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I have found this formula on wikipedia : $$P=C_k(1+i)^ {(n-k+1)}$$

which describe the constant payment that has to be paid every year ($C_k$ is the part of the initial loan that is extinguished with the $k$ payment) in order to pay off a loan after a period of $ n $ years , all of them at the constant annual interest rate $ i $ .

My problem is that $ 1 + i $ is elevated to $ n-k+1 $ while I expected $k$ because it's the numbers of years passed when the $ k $ payment is done . It seems that the loan is paid inside out , namely starting to pay the interests at the time $n$ on the first year and so on…Am i right?

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Let $L$ be the loan amount, then $L=P\frac{1-(1+i)^{-n}}{i}$

The balance at time $t$ is defined as the present value of the remaining payments,

$B_t=P\frac{1-(1+i)^{-(n-t)}}{i}$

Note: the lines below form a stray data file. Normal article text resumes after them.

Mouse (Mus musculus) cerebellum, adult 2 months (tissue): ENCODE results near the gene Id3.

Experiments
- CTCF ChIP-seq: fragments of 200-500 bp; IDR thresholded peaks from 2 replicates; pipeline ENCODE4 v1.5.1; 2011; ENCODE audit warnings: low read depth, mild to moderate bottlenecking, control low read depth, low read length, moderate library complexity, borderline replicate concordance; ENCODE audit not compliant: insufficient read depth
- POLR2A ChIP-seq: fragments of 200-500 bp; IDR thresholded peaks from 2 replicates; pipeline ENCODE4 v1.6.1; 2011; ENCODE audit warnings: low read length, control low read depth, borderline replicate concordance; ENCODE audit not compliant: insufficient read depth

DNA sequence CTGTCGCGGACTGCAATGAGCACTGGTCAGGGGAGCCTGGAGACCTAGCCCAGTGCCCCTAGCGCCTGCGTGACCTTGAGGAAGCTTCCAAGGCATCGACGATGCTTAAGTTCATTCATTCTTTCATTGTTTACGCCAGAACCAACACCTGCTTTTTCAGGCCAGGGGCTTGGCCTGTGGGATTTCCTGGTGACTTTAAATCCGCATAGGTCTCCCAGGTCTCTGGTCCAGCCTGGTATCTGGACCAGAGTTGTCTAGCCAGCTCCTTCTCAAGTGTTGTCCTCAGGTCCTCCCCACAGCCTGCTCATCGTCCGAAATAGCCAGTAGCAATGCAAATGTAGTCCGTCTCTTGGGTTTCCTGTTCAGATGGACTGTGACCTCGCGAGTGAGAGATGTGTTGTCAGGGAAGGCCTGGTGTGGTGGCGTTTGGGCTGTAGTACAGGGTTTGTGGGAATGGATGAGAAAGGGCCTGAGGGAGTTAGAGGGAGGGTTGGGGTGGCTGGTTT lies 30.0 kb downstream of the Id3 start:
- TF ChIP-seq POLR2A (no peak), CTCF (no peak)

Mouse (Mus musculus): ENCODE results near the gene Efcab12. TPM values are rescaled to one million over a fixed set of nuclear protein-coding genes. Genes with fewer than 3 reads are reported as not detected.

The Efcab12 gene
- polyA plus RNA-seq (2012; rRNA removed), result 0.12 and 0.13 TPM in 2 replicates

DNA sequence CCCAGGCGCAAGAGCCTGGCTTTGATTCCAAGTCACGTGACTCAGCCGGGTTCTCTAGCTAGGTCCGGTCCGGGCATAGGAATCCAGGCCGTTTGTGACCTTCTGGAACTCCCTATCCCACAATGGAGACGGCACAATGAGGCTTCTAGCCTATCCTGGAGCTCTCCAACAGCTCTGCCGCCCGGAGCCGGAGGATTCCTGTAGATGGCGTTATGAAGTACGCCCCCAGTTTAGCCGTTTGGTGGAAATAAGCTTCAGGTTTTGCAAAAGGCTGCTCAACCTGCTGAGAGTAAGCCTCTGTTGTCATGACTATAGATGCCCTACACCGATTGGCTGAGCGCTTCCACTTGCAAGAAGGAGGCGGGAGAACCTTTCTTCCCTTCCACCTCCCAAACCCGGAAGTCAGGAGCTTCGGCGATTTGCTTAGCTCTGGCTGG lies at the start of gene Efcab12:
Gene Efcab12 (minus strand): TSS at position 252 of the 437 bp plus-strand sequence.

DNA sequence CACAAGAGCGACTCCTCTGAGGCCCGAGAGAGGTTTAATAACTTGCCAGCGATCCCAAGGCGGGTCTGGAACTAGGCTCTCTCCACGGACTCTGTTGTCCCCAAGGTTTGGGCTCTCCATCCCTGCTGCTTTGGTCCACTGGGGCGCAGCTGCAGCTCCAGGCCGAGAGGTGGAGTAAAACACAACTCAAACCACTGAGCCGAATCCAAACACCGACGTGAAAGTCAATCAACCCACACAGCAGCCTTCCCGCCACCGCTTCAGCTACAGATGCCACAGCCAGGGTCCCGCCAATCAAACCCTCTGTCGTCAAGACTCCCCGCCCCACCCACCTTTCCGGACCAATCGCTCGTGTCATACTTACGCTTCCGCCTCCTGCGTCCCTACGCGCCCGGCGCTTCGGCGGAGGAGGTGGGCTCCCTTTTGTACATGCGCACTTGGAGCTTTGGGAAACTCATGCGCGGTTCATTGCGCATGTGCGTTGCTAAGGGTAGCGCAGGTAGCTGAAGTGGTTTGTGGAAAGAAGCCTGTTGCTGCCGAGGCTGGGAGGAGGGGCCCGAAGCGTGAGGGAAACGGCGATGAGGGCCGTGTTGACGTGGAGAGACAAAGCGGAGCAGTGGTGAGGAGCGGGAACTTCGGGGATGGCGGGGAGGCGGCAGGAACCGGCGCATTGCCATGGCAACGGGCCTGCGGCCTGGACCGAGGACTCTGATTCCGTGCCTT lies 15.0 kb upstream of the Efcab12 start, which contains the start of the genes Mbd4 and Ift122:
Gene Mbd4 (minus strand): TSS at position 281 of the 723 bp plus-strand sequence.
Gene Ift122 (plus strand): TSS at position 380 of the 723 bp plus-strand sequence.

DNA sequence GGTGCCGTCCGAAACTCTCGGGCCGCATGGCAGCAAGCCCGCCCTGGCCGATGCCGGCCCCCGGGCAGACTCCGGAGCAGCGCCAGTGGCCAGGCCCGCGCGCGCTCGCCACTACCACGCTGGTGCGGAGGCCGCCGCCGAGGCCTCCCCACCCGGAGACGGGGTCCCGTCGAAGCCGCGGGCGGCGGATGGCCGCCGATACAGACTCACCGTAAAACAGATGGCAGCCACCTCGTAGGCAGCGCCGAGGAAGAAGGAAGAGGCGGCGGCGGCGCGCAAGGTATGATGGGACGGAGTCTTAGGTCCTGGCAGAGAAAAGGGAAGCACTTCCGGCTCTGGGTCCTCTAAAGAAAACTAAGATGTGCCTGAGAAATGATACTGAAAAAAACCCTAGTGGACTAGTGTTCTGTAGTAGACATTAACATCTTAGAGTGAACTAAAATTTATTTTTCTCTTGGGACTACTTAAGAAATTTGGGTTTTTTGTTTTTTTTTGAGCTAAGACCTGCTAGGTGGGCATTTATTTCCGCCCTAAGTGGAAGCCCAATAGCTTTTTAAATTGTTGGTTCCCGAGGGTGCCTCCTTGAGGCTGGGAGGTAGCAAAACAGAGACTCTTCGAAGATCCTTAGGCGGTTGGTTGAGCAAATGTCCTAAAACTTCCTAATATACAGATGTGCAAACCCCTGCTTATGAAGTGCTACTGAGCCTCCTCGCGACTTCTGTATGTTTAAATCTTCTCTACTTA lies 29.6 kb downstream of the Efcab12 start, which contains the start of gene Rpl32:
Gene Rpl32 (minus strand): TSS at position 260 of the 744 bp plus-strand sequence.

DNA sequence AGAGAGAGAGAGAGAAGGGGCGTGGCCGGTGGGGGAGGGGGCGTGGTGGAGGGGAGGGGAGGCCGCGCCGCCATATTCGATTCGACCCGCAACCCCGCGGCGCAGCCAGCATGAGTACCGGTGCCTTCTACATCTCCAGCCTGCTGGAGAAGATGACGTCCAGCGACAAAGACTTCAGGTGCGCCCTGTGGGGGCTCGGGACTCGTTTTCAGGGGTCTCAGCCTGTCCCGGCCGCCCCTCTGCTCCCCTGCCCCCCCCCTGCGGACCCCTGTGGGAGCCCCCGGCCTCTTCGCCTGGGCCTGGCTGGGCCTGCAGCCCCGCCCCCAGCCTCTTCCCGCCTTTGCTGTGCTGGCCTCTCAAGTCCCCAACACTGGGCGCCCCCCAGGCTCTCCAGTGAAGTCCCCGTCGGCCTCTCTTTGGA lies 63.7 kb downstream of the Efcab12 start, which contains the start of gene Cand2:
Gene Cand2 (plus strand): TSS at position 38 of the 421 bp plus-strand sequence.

By using the following equations

$I_k+C_k=P$ and $I_k=iB_{k-1}$ where $I_k$ is the interest paid at time $k$ we derive the following equation

$C_k=\frac{P}{(1+i)^{n-k+1}}$ and after a simple rearrangement we arrive at the formula you presented.

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The simplest way to understand this is to write out the numbers for a particular loan. You can track the balance, and interest over time. Very easily done in a spreadsheet.

The amount of principal repaid in each payment is increasing as time passes, as the amount of interest paid falls (since the interest is proportional to a falling principal balance).

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  • $\begingroup$ My problem is about the fact that the interest and the principals are created through the debt left instead of the principal which is paid in that particular year...the total amount would'nt change if the calculation was made that way , just the order of the payments . It is strange to me that it's calculated by the debt left $\endgroup$ – Tortar Apr 6 at 12:05
  • $\begingroup$ The interest due in each period is the previous principal times the interest rate. Instead of trying to put a verbal interpretation on the equation, run actual numbers in a spreadsheet. $\endgroup$ – Brian Romanchuk Apr 6 at 12:10

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